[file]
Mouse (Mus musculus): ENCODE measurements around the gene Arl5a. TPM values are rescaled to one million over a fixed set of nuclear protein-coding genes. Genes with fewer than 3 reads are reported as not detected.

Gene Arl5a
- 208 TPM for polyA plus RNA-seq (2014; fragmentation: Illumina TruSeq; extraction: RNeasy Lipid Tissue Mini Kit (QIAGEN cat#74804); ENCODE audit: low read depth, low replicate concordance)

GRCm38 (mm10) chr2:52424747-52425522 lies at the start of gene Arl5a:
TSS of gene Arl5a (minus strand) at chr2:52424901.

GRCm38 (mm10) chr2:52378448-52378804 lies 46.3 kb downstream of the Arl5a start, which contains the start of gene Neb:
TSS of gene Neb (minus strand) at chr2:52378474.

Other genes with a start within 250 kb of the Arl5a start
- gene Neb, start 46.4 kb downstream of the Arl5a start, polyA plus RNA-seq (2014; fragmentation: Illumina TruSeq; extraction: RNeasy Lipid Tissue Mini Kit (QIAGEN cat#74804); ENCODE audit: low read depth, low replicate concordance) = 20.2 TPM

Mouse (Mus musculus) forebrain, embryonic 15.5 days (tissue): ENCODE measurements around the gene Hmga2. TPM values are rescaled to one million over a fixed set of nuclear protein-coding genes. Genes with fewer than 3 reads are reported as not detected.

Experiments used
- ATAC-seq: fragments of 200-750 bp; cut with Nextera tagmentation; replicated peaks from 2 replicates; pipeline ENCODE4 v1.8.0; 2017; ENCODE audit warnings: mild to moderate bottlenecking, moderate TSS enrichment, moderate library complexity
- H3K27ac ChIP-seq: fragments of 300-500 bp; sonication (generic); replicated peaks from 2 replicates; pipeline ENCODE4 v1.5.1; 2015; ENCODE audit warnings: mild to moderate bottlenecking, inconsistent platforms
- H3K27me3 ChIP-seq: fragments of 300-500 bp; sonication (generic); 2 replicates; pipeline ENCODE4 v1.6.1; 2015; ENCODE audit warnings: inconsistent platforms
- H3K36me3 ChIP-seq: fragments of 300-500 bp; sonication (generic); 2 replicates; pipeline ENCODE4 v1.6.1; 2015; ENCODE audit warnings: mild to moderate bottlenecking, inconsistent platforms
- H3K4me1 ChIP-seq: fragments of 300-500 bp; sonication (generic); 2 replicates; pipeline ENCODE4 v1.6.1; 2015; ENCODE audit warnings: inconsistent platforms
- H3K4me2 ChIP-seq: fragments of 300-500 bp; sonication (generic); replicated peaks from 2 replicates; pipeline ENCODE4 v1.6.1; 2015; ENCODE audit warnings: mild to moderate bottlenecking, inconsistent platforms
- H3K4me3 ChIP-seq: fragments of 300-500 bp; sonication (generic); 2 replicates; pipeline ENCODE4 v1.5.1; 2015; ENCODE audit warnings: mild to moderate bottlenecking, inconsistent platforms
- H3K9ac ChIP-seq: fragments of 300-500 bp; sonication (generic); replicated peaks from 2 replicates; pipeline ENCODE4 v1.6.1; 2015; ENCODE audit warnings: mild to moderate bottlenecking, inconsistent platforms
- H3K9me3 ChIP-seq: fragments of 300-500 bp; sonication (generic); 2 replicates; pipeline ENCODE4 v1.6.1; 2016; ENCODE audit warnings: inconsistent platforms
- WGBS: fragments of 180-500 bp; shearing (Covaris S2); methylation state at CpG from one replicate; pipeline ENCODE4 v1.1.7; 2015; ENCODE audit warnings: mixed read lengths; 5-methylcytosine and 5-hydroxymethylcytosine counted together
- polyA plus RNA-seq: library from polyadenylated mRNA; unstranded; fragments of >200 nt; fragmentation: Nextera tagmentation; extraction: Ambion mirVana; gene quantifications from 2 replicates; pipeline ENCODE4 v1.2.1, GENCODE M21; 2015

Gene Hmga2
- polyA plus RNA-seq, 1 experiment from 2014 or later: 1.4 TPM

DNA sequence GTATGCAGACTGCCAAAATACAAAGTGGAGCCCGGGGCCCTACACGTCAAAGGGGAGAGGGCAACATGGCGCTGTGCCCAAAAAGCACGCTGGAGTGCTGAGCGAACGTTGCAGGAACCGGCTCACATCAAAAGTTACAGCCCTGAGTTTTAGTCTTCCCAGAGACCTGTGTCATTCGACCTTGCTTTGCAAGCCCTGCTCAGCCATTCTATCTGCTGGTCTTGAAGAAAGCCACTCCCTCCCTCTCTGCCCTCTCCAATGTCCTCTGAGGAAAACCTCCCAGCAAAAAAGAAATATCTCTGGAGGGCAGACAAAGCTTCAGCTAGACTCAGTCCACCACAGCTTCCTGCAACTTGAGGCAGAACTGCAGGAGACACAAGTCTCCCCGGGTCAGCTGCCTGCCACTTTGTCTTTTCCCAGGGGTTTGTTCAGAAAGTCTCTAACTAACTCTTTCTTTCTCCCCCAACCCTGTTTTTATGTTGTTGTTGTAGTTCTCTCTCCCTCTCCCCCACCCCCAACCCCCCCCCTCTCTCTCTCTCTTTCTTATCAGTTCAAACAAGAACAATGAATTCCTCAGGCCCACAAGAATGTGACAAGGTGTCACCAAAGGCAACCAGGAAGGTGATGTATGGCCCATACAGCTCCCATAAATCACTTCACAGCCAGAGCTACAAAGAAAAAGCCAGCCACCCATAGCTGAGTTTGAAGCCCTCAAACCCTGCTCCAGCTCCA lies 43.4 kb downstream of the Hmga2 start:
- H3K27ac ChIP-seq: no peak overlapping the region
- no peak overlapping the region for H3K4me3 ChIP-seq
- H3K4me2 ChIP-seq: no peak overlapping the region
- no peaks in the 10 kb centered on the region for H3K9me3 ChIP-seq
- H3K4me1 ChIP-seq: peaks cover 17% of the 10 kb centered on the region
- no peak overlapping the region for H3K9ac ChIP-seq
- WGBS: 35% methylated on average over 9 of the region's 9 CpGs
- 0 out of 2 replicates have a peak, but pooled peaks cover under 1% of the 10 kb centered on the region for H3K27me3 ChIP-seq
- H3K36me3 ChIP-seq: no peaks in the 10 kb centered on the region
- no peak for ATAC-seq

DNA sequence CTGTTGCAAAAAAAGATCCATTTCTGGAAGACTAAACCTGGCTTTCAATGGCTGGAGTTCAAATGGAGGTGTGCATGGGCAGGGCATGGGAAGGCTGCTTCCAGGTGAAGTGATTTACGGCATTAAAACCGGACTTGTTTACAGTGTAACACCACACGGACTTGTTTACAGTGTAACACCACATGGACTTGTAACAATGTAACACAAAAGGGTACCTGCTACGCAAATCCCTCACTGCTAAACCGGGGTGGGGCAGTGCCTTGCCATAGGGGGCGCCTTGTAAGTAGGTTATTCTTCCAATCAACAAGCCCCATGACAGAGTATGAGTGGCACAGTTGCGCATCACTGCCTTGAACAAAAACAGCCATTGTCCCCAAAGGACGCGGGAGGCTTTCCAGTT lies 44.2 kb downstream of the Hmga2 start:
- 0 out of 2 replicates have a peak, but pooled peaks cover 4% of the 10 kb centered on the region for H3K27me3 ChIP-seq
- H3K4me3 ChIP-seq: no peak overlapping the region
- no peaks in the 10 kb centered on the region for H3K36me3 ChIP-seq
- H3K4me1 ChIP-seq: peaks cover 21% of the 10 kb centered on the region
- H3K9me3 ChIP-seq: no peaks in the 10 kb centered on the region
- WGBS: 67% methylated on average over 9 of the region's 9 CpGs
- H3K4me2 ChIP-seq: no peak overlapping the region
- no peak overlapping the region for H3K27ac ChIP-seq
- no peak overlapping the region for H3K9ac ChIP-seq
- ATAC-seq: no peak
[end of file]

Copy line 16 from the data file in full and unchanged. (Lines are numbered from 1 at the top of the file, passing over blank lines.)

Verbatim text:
- H3K4me1 ChIP-seq: fragments of 300-500 bp; sonication (generic); 2 replicates; pipeline ENCODE4 v1.6.1; 2015; ENCODE audit warnings: inconsistent platforms